3. Write Crime Thrillers About Your Neighbors

Did you ever see the movie Rear Window? Or have you read this year’s literary thriller, The Woman in The Window? Both follow a similar compelling storyline of someone witnessing a crime in a neighboring house… or did they?

Next time you’re walking your dog around your neighborhood, pay more attention to the homes you pass or look at them in a different way. Now write a synopsis of a short thriller inspired by any of the houses you see (or can see into). Let the front yard, architecture, and possibly the people drive your twisted tale.

4. Write a Graveyard Tale

Go to your local graveyard and wander around the tombstones. Take inspiration from the inscriptions and write a series of short stories about the characters you find.

How did they die? Who did they leave behind? Are they connected to anyone else in the graveyard?

5. Write a Fairy Tale about the Big Bad Wolf

Think of your favorite fairy tales (Little Red Riding Hood, Snow White, Hansel and Gretel) and rewrite them from the bad guy’s point of view.

Put yourself in their shoes. Think about what motivated them, what they were trying to achieve, and whether they cared what other people thought of them.

Do the same for each of the main characters in the story (e.g., the mom, the grandma, the woodcutter). And finally, create a new disinterested observer and write the same fairy tale from their point of view.

This will teach you to think more deeply about character development in your stories.

Which of These Creative Writing Exercises is Your Favorite?

You made it!

You’ve completed a full run-through of your writing workout.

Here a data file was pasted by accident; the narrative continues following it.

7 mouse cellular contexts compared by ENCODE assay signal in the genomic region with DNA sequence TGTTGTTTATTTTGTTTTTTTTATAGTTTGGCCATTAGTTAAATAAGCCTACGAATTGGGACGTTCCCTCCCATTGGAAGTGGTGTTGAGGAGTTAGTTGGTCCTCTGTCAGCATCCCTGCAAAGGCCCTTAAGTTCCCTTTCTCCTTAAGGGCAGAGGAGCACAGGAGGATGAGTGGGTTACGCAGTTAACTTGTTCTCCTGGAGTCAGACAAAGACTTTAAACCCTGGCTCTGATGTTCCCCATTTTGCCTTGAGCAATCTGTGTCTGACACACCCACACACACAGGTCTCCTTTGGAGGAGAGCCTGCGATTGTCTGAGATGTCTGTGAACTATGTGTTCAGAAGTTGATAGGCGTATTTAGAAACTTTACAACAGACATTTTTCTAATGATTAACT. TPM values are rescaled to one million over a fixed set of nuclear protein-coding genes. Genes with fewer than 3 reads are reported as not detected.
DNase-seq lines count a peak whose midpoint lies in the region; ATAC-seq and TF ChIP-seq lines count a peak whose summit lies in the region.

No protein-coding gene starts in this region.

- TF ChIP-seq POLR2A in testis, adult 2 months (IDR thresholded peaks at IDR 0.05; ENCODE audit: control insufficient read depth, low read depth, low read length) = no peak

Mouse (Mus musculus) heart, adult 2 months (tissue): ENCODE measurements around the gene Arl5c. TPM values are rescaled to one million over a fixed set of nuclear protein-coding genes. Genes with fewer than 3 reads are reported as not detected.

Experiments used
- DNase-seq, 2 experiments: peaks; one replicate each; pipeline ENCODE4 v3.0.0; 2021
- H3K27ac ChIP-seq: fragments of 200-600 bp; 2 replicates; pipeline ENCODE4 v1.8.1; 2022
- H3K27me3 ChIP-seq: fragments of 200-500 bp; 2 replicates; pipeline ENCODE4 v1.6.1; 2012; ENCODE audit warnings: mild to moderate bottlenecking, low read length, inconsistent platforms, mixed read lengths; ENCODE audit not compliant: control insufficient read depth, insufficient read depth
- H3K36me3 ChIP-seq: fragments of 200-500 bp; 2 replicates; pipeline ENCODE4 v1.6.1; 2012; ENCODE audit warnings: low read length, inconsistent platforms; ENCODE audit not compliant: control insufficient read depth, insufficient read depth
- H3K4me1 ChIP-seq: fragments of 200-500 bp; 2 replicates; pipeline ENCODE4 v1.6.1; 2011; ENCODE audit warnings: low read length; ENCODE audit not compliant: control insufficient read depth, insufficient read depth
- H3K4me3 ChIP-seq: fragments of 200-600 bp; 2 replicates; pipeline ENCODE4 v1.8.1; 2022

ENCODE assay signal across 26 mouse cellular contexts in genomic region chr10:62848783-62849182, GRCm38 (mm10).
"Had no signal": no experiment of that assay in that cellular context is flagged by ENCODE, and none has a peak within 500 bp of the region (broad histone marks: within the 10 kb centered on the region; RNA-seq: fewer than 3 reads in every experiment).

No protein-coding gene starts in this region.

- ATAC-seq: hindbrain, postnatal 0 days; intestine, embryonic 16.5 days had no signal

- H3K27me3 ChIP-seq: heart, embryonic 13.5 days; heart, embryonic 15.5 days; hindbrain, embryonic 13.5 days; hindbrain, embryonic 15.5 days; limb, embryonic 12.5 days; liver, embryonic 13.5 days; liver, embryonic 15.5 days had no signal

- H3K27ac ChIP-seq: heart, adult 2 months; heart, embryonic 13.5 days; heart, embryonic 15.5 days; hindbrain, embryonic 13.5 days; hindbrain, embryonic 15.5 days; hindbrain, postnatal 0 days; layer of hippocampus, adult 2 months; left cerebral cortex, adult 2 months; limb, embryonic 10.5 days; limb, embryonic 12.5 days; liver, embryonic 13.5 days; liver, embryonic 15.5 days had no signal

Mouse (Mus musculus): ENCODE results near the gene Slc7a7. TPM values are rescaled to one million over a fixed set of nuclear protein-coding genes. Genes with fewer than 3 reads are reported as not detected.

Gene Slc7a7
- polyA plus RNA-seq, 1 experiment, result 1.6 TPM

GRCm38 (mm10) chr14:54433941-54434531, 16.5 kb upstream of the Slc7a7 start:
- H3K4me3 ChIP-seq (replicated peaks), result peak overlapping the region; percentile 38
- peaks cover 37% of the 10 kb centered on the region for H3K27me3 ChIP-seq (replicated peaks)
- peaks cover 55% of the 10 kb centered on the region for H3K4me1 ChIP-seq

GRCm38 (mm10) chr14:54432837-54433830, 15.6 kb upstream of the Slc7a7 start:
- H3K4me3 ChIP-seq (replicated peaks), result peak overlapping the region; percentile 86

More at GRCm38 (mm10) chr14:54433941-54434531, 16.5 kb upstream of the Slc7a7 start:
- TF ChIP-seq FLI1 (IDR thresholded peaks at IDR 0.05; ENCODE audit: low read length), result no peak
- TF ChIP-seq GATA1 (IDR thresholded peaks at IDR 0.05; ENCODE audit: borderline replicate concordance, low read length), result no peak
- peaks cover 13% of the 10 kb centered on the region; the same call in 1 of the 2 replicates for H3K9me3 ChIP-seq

All you have to do now is start practicing these exercises for real.

Every day. Every week and every month.

Find two or three exercises or a creative writing prompt that appeals to you and start a regimen for 15-20 minutes a day. After a couple of weeks, pick another two or three and start again.

Keep refreshing them. Keep enthused and keep at it.

Before you know it, you’re going to go from that puny guy at the punching bag to heavyweight writing champion of the world.

Yeah! (Cue Rocky music!)

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Mel Wicks

Mel Wicks is a seasoned copywriter and marketing strategist who helps bloggers and entrepreneurs put the ‘OMG! Where do I sign up?’ oomph to their online marketing; and blogs about the highs and lows of being a nomadic freelance writer.


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Photo of author

Written by Mel Wicks

Mel Wicks is a seasoned copywriter and marketing strategist who helps bloggers and entrepreneurs put the ‘OMG! Where do I sign up?’ oomph to their online marketing; and blogs about the highs and lows of being a nomadic freelance writer.

82 thoughts on “27 Creative Writing Exercises That’ll Punch Up Your Writing”

  1. Really great post Mel! But of all the exercises you listed, I think the most important would be writing with no fear. Just think about the journalists/commentators on TV who made millions running their mouth about stuff they are not scared to share to tens of millions. Love’em or hate’em, that’s the type of voracity that should be in your blogs. It’s how I got published in the The Washington Post as well: I wrote a very personal and raw dating testimonial for the The Washington Post’s dating section that pissed people off. Did I care? Honestly, no. They were honest words from an honest experience. And apparently the editors appreciated my boldness because I’ve been freelancing for them every since.

    • Love it! That’s exactly right, Monica. “Publish and be damned!” as the Duke of Wellington boldly said. Stay fearless, and thanks for sharing, today and in the Washington Post.
      Cheers, Mel

    • Monica,

      You have to write without fear. Of course, everyone will make mistakes in their writing. But if you don’t mess up in the beginning, how can you grow and learn from your mistakes as a writer? Quick question for you. When you write content for your site, do you manually type? Or do you use speech recognition on your smartphone? And when you do write content, do you have a word count preference?